for taking internal measurements, as well. for taking internal measurements, as well.
Note: Internal measurements can be influenced by the Note: White box measurements can be influenced by the
vendor's implementation of the various timers and process- vendor's implementation of the various timers and process-
ing models. Whenever possible, internal measurements ing models. Whenever possible, internal measurements
should be compared to external measurements to verify and should be compared to external measurements to verify and
validate them. validate them.
o External Measurements o Black Box (External) Measurements
- Definition - Definition
External measurements infer the performance of the DUT Black Box measurements infer the performance of the DUT
through observation of its communications with other through observation of its communications with other dev-
devices; also known as Black Box Measurements. ices.
- Discussion - Discussion
One example of an external measurement is when a down- One example of a black box measurement is when a down-
stream device receives complete routing information from stream device receives complete routing information from
the DUT, it can be inferred that the DUT has transmitted the DUT, it can be inferred that the DUT has transmitted
all the routing information available. External measure- all the routing information available. External measure-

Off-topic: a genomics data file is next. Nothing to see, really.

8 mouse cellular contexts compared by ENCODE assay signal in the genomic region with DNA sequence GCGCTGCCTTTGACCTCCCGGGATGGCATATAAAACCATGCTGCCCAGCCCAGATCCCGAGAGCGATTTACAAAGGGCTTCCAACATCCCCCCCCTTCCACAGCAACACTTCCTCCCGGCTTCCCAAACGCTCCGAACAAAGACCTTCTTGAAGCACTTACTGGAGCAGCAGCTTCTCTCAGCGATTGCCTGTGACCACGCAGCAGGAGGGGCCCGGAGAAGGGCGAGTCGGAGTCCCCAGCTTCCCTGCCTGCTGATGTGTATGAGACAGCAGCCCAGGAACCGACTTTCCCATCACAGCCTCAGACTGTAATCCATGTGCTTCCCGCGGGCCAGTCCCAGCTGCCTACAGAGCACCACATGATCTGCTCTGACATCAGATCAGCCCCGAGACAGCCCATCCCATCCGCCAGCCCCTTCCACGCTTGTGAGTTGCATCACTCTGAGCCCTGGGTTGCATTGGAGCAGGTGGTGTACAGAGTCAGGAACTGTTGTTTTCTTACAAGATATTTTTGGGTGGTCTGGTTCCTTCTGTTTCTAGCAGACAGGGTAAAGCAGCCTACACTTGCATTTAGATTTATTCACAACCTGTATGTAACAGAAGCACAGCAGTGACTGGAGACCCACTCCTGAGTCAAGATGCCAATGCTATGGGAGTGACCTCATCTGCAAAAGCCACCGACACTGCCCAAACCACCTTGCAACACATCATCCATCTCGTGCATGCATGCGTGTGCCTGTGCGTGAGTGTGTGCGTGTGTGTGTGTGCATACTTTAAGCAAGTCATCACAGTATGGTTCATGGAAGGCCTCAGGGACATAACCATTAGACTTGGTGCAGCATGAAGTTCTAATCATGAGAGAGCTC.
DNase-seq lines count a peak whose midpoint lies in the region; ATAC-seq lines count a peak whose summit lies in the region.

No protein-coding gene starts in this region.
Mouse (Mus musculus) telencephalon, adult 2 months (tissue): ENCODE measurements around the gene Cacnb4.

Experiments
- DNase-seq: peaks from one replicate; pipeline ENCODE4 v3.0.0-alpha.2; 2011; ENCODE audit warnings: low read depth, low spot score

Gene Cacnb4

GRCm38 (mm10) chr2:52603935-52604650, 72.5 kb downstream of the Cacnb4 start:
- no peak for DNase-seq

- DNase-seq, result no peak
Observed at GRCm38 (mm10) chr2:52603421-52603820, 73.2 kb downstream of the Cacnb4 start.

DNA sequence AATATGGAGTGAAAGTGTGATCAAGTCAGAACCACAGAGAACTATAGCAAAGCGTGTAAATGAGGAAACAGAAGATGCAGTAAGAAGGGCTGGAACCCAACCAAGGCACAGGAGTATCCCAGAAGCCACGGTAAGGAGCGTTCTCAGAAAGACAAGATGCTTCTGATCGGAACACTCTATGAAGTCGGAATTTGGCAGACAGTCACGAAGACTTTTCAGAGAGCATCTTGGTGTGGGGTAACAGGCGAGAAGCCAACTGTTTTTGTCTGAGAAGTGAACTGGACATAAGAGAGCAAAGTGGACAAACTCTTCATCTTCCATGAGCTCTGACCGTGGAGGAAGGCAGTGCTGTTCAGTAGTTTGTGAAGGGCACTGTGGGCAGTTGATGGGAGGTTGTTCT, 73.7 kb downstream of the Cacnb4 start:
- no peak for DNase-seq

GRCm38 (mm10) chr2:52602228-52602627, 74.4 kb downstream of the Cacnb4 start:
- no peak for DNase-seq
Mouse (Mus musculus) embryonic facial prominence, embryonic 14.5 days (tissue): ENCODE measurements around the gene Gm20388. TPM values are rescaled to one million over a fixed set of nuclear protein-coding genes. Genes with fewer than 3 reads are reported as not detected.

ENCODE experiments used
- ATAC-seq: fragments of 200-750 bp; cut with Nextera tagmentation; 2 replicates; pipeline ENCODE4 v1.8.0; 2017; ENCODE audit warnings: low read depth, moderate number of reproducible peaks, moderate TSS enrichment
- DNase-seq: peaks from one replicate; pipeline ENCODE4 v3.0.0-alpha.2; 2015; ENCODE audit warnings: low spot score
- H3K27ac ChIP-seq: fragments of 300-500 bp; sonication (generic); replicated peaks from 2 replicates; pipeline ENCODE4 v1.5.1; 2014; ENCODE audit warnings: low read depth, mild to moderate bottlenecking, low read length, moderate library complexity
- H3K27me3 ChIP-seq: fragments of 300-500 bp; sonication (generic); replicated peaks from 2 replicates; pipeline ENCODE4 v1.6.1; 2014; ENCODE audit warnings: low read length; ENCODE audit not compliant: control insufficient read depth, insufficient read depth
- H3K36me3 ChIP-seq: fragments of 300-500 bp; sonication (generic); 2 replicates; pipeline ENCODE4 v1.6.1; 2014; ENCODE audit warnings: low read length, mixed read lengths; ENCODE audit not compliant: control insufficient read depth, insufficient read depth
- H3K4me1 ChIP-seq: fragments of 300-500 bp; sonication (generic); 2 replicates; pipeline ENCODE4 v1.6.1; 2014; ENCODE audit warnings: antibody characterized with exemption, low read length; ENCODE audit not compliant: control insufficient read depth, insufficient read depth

ments suffer in that they include not just the protocol ments suffer in that they include not just the protocol
action times, but also propagation delays, queuing delays, action times, but also propagation delays, queuing delays,
and other such factors. and other such factors.
For the purposes of [BENCHMARK], external techniques are For the purposes of [BENCHMARK], external techniques are
more readily applicable. more readily applicable.
o Multi-device Measurements o Multi-device Measurements
- Definition
Multi-device measurements require the measurement of
events occurring on multiple devices within the testbed.
- Discussion
For instance, the timestamp on a device generating an
event could be used as the marker for the beginning of a
test, while the timestamp on the DUT or some other device
might be used to determine when the DUT has finished pro-
cessing the event.
These sorts of measurements are the most problematic, and
are to be avoided where possible, since the timestamps of
the devices in the test bed must be synchronized within
milliseconds for the test results to be meaningful. Given
the state of network time protocol implementation, expect-
ing the timestamps on several devices to be within mil-
liseconds of each other is highly optimistic.
5. Terms Defined Elsewhere 5. Terms Defined Elsewhere
Terms in this section are defined elsewhere, and included only to Terms in this section are defined elsewhere, and included only to
include a discussion of those terms in reference to [BENCHMARK]. include a discussion of those terms in reference to [BENCHMARK].
o Point-to-Point links o Point-to-Point links
- Definition - Definition
See [OSPF], Section 1.2. See [OSPF], Section 1.2.
 End of changes.